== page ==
Insect Repellent: Bad for Bugs,
but What About Bodies?
Summertime means more time outdoors, but we're not alone out there. Mosquitoes and other six-legged pests can be a constant nuisance outside and many people turn to insect repellents for relief. How safe and effective are different varieties of repellents?
Unfortunately, according to Kris Somol, ND, clinical faculty member at Bastyr Center for Natural Health, no bug repellent is 100 percent human-safe. Dr. Somol recommends you choose repellent based on the level of protection you need for the specific situation. If insect-borne disease is a significant concern (when traveling abroad, for example), high protection is recommended and these repellents are most effective:
DEET: Now produced in an advanced form that increases the period of effectiveness and decreases skin absorption. No need to use higher than 30 percent concentration. DEET remains effective for up to six hours. May cause allergic skin reactions and there is rare incidence of neurotoxicity.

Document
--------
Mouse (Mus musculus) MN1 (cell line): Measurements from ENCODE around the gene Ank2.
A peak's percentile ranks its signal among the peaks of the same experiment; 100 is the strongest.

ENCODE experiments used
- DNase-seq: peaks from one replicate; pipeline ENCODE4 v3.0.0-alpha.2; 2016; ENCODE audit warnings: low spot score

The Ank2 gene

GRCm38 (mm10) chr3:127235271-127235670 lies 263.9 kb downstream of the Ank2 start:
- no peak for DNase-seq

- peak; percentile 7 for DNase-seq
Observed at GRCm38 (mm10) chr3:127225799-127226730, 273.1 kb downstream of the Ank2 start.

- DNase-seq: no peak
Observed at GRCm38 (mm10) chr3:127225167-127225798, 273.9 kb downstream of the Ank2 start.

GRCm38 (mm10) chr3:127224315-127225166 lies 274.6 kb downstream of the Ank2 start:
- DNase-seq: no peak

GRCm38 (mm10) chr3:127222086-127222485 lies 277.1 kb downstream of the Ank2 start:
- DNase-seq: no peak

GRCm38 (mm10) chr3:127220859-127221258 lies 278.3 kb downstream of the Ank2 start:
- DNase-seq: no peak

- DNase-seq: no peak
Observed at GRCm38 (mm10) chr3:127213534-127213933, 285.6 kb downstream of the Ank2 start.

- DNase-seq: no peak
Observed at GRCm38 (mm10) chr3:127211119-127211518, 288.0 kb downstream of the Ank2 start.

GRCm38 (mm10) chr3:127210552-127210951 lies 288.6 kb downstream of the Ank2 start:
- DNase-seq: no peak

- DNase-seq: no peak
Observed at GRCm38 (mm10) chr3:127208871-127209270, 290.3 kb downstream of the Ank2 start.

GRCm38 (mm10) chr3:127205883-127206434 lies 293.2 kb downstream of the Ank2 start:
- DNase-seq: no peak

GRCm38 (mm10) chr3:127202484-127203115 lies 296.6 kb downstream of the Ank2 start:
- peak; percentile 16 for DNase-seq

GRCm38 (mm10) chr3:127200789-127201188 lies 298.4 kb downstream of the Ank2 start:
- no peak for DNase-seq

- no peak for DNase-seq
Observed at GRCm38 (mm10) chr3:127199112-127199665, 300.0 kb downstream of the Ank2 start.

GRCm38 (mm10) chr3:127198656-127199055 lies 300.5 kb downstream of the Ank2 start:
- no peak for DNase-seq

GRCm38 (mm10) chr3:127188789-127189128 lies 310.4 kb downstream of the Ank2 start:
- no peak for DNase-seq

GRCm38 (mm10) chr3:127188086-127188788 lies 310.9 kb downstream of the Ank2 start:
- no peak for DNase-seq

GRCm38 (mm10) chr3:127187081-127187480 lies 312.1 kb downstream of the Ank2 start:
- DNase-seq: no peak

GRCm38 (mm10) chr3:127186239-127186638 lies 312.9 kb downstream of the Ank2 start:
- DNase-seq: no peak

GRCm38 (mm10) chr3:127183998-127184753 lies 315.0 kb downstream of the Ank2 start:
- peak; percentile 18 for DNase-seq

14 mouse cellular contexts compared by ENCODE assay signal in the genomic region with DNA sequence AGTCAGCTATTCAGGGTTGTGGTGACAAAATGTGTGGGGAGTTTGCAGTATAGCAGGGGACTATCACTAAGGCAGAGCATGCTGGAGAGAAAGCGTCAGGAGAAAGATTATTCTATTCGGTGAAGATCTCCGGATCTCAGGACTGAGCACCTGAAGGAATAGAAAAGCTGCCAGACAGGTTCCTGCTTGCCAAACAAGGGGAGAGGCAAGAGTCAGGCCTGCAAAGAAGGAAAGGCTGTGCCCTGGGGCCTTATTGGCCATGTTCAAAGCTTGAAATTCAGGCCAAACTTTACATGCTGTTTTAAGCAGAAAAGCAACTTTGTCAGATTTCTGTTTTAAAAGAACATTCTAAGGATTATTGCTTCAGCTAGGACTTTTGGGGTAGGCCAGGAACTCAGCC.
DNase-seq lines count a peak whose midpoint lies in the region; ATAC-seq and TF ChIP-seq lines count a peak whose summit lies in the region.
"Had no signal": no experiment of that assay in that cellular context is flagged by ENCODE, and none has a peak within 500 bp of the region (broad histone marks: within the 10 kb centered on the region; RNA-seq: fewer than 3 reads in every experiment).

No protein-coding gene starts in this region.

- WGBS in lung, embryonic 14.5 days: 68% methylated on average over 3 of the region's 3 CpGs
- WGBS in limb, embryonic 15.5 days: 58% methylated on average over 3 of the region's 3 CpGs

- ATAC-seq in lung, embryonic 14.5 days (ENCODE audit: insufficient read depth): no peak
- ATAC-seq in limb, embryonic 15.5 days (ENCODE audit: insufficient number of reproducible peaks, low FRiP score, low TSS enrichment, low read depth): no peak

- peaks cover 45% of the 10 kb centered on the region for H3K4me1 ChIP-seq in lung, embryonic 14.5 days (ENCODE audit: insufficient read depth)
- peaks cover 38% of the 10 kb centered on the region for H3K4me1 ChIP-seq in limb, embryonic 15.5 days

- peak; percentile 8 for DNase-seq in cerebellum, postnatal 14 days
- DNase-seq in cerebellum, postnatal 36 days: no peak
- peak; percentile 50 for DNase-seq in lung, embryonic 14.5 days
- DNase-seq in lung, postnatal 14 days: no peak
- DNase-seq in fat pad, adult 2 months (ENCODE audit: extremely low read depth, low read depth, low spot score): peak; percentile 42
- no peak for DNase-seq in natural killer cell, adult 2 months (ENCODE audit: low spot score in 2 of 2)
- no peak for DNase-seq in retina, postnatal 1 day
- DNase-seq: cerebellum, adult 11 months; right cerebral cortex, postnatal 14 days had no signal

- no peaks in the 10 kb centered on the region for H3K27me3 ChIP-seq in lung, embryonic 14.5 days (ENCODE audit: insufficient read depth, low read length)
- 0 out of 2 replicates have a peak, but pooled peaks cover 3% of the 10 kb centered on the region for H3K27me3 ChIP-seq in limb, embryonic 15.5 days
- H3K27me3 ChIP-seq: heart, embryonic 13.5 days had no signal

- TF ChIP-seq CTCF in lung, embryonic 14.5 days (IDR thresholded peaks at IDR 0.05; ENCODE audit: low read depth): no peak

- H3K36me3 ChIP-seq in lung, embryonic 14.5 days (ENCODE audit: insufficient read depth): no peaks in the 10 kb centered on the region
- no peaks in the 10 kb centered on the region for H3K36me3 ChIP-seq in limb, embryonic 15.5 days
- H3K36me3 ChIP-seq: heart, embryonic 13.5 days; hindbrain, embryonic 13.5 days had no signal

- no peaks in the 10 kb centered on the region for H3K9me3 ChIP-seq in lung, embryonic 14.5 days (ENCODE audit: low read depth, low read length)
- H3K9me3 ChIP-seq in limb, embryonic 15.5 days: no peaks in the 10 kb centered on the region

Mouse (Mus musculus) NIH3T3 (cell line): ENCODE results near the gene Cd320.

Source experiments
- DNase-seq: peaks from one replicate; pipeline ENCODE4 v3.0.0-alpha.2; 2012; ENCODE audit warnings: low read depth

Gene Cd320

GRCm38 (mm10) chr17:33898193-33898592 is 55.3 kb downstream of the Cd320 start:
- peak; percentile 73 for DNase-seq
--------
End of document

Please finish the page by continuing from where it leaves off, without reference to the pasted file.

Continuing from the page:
Picardin: Plant-based repellent used in Europe and Australia. At 20 percent strength, it is as effective as DEET but doesn’t last as long.
PMD (lemon eucalyptus oil): Half as effective as DEET, may cause skin irritation, not for use on small children.
Common herbal insect repellents include citronella, peppermint oil, cedar oil, lemongrass oil and geranium oil. Herbal repellents are weaker and do no last as long as their synthetic counterparts. Frequent reapplication of essential oil-based repellents may cause skin irritation and is not recommended, but herbal repellents may be useful for infrequent, short use, such as grilling on the porch for 20 minutes.
Precautions when using any sort of insect repellent
Avoid using aerosol sprays due to danger of chemical inhalation.
Avoid combined sunscreen/insect repellent products. If you need to use both, apply sunscreen first, then insect repellent.
Wash off repellent with soap and water when no longer needed.